Showing posts with label wuling_farm. Show all posts
Showing posts with label wuling_farm. Show all posts

Tuesday, August 10, 2010


Sorry. I know it's been almost a month.

I'm just...busy. I'm getting married in three weeks. In a large wedding. That we planned from the other side of the planet. A wedding on something of a budget in which huge sections that most people delegate to paid professionals...are done by us. DIY. And while B's family has been fantastic, mine have been a little on the dramaaaaatic side. I love them anyway, but it's true.

And yeeess, I took the photo above. I did not rip it out of a calendar or scan a postcard. I took that!

Just goes to show that no matter how much the Taipei basin overpopulates, and no matter how much crap fills the air from China next door (cough cough, wheeze), and now much industry blights the west coast (industry that keeps the economy humming, I know), there's a reason why Taiwan is also called Formosa. It really, truly and deeply is a gorgeous place. It's east, northeast and south coasts, islands and northern mountains along with the central mountains are absolutely stunning. No two ways about it. They say China is beautiful and in some places, it's true. Taiwan still has that beauty - I can't help but think that huge tracts of it have been destroyed in China - tumbled temples, ravaged environments and filthy ecosystems, razed meadows and forests, blanched mountains, depressing zoos, bilious rivers.

It's truly a gem of a place and it's too bad that so many people don't realize it - they think "Taiwan" and it's synonymous with "my keyboard was made there". Not with "mind-bending mountain vistas and cloud seas". Or, if they're a little more astute, maybe they associate it with Sun Moon Lake or Alishan or some such. Eh. I'm sorry, but the sheer vastness, the gut-punching raw beauty of the drive from Puli to Lishan and down to Yilan shoves those tourist-blighted spots down to pale also-rans. And yet you see so few travelers up there.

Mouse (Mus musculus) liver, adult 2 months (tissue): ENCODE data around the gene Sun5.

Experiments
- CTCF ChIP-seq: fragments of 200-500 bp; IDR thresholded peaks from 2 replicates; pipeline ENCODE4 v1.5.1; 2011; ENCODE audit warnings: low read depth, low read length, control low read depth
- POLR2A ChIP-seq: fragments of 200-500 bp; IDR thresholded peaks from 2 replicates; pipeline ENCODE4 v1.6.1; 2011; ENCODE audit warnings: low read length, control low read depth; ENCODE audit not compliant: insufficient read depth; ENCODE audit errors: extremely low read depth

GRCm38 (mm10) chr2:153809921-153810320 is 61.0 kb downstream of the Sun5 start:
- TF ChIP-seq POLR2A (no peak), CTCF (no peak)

Which is good, in a sense. I have it all to myself when I go - which is every few years when I need a soul-resting break and a reminder that I am truly insignificant in the grand scheme of things. Vistas like the one above are good for things like that. When you're planning a wedding - a large wedding, a DIY wedding, a nontraditional wedding, from a distance, you need that perspective sometimes.

So we rented a car - the bus is an option, but it sucks - you can't scream "WOOOO!" out the windows, play burned mix CDs, lean out the window and stop where you please to eat, take pictures or run around shouting about how beautiful it all is. We burned piles of music, grabbed the car at Taizhong HSR Station (CarPlus - recommended. Very good service though their good cars book out fast - we ended up with a Mitsubishi Colt when a Toyota Camry or Altis (Corolla) would have done better. You can return the cars elsewhere for a $1200 NT fee - we returned ours in Taipei. They do insist that you have an International Driver's Permit and they do check.

Anyway, here are some photos of our recent weekend in Lishan for you:

Farms of Lishan with Snow Mountain peaking out the top.

Drew and Emily in the creepy abandoned church.

View from the ridge just below Lishan's main town.

Side doors of creepy abandoned church.

View, I believe, from Fushoushan.